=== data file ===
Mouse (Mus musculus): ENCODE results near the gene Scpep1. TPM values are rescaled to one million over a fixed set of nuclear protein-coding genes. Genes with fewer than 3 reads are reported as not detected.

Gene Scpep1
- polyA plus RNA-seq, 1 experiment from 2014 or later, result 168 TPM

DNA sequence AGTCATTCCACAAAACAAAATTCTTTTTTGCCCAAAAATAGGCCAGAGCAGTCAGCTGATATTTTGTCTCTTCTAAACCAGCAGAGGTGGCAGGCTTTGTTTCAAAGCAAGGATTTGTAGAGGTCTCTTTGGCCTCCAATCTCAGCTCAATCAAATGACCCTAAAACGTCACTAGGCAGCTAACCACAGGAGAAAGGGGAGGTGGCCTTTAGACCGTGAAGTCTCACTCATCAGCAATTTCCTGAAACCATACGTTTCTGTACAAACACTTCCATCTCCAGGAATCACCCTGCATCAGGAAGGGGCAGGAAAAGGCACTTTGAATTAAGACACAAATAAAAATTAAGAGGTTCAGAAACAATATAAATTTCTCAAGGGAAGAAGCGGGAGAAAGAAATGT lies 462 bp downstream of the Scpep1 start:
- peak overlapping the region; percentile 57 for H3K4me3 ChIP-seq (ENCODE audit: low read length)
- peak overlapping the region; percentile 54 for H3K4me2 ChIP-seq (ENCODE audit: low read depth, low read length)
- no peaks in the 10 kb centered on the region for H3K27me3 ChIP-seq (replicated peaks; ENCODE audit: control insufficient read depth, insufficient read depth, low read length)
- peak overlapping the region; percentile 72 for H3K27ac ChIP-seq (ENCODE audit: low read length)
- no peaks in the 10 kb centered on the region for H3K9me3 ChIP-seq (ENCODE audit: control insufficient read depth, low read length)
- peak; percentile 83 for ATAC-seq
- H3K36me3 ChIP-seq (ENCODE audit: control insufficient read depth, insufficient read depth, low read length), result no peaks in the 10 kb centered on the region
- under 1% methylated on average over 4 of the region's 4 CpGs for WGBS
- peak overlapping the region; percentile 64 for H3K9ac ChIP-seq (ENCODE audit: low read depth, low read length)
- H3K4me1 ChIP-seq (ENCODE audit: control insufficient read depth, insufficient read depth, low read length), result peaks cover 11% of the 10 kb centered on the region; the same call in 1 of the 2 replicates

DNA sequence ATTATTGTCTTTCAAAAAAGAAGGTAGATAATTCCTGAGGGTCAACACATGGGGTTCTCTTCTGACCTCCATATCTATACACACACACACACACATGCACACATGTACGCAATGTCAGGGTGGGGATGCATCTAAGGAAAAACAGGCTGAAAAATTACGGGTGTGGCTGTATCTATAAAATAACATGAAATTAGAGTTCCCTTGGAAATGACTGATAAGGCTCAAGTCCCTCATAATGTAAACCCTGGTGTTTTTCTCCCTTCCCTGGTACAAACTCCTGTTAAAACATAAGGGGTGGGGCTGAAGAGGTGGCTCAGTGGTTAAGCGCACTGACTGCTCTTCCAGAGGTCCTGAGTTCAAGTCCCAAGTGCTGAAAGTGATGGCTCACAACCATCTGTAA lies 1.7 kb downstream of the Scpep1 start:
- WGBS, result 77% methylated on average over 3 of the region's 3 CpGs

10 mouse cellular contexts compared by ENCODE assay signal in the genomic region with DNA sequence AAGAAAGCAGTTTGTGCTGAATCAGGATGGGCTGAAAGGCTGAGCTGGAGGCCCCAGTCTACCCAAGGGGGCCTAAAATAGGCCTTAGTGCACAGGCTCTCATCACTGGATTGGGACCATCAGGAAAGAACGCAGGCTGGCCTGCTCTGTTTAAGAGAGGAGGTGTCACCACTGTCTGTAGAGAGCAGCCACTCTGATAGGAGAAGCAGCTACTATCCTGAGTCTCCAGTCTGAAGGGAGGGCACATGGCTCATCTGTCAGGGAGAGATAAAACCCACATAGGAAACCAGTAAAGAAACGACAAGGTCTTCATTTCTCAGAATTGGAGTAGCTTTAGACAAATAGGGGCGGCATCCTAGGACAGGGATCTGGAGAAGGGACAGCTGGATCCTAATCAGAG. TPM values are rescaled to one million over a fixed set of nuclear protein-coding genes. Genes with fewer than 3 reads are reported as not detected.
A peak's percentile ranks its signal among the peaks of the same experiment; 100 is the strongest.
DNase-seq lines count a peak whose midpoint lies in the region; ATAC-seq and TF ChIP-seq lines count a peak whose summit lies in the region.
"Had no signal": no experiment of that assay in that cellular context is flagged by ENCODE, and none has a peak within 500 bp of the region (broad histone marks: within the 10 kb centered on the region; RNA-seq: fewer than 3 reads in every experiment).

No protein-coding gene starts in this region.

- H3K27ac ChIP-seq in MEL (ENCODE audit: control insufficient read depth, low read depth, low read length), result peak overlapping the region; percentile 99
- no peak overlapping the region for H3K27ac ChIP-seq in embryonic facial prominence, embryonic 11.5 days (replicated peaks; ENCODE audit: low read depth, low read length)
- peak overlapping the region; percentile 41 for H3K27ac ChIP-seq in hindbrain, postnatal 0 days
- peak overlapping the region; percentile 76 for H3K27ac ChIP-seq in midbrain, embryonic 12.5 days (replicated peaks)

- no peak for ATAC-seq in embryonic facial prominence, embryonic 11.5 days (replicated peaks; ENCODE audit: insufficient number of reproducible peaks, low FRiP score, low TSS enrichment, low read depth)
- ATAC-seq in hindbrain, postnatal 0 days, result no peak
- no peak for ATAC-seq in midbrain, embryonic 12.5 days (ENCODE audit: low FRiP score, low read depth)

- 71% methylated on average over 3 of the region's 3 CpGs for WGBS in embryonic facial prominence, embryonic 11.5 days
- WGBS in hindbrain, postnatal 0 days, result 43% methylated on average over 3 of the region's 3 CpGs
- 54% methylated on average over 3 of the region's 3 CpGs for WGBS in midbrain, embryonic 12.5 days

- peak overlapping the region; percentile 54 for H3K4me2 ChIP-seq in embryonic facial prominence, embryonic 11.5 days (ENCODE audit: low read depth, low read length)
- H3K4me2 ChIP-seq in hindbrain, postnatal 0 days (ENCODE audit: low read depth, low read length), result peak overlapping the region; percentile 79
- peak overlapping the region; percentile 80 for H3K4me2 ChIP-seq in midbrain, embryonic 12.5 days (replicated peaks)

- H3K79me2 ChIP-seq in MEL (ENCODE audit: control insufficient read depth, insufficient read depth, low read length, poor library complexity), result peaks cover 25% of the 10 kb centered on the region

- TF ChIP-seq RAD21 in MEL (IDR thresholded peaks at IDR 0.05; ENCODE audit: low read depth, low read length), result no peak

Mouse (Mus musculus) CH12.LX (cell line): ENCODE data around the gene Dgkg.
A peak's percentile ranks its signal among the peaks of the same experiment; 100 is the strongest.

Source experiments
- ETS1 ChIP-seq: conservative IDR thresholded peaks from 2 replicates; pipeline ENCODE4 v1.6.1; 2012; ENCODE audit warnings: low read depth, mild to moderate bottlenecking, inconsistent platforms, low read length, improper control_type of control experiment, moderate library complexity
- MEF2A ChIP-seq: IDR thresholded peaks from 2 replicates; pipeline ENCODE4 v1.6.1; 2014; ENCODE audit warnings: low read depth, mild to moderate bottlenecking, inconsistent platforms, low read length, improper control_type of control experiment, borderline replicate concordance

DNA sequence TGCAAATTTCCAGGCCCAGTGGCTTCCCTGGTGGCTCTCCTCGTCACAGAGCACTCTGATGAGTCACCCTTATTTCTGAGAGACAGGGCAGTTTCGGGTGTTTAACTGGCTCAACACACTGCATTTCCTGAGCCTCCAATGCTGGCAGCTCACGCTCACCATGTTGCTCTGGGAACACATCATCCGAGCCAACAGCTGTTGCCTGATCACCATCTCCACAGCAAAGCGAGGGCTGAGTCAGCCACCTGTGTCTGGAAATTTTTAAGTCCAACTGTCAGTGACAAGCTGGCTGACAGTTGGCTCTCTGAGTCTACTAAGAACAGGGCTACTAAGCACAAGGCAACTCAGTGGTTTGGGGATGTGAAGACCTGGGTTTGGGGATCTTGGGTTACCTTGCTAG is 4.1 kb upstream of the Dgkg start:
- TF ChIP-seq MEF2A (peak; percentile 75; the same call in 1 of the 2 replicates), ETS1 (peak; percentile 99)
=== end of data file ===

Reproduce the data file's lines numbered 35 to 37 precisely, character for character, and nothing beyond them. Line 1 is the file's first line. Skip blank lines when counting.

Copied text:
- H3K79me2 ChIP-seq in MEL (ENCODE audit: control insufficient read depth, insufficient read depth, low read length, poor library complexity), result peaks cover 25% of the 10 kb centered on the region

- TF ChIP-seq RAD21 in MEL (IDR thresholded peaks at IDR 0.05; ENCODE audit: low read depth, low read length), result no peak

Mouse (Mus musculus) CH12.LX (cell line): ENCODE data around the gene Dgkg.